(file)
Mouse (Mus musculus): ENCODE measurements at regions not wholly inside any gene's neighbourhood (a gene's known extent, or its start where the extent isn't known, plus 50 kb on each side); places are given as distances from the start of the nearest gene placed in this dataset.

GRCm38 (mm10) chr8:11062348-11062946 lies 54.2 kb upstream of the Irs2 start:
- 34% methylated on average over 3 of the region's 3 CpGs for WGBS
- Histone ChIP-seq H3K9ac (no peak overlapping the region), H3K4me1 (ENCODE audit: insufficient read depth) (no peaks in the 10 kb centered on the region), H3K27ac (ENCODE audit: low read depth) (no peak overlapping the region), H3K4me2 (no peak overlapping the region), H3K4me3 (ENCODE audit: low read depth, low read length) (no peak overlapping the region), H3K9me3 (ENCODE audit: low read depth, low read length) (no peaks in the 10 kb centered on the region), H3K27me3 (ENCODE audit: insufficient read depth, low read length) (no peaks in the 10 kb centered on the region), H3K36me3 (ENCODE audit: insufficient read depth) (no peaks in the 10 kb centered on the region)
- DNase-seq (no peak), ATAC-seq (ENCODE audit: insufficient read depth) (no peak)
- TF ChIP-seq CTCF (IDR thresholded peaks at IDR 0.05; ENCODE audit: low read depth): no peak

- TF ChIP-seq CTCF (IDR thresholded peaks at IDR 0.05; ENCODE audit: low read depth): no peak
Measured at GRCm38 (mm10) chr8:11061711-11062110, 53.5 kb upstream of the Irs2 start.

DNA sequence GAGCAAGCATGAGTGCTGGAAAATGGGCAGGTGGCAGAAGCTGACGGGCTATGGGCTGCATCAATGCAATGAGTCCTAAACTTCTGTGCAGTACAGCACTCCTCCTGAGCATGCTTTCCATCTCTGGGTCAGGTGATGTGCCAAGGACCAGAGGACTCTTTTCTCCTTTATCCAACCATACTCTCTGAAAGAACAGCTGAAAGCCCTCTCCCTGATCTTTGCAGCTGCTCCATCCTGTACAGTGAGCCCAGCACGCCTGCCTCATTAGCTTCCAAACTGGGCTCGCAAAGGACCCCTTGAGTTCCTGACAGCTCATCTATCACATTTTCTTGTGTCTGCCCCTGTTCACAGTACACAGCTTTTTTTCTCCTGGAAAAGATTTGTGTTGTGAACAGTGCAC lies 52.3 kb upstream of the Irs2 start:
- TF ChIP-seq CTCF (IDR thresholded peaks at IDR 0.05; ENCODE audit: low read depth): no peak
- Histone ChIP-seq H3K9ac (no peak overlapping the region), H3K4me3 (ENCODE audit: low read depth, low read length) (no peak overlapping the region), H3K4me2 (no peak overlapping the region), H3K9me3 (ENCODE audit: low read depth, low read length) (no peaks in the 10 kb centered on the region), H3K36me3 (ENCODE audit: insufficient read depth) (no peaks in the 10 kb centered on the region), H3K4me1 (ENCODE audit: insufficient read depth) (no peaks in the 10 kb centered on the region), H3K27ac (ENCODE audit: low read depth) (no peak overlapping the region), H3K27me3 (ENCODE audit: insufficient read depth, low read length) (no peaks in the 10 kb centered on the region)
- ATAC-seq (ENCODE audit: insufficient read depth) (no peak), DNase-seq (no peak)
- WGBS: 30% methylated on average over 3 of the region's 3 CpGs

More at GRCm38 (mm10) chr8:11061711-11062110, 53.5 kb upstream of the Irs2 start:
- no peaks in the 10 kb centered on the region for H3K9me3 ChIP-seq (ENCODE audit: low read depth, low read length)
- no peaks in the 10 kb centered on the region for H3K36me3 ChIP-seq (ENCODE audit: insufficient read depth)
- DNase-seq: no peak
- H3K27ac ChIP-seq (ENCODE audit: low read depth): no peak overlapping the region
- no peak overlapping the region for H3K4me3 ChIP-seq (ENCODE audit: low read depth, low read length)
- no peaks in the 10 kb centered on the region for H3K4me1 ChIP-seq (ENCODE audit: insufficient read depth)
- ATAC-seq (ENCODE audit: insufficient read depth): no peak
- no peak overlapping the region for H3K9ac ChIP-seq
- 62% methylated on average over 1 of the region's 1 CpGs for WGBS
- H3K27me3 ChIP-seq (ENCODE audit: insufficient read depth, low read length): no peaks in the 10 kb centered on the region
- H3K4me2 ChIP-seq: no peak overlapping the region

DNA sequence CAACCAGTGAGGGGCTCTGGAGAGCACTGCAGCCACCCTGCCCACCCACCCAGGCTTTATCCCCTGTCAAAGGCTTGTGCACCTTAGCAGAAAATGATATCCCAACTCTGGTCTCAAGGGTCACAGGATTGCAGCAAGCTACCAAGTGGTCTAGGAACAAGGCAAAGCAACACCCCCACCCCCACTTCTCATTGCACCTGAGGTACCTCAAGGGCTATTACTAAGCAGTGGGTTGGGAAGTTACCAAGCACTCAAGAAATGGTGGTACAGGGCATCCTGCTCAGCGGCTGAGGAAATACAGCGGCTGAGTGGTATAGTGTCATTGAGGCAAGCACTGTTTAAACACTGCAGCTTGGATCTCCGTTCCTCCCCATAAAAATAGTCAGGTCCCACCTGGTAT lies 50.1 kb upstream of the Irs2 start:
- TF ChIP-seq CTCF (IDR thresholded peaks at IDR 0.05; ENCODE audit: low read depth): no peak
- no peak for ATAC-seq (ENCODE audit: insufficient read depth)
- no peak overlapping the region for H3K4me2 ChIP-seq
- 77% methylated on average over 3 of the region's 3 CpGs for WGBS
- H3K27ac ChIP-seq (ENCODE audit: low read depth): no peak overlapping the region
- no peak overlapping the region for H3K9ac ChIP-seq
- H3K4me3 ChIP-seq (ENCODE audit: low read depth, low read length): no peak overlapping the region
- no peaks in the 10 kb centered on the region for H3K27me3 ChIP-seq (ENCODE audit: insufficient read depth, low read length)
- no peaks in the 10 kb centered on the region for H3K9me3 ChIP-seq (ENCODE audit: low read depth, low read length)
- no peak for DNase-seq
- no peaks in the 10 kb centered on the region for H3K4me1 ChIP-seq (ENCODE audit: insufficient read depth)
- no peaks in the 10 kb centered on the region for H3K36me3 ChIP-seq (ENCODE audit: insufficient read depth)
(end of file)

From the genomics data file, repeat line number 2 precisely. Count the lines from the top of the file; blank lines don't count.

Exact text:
GRCm38 (mm10) chr8:11062348-11062946 lies 54.2 kb upstream of the Irs2 start: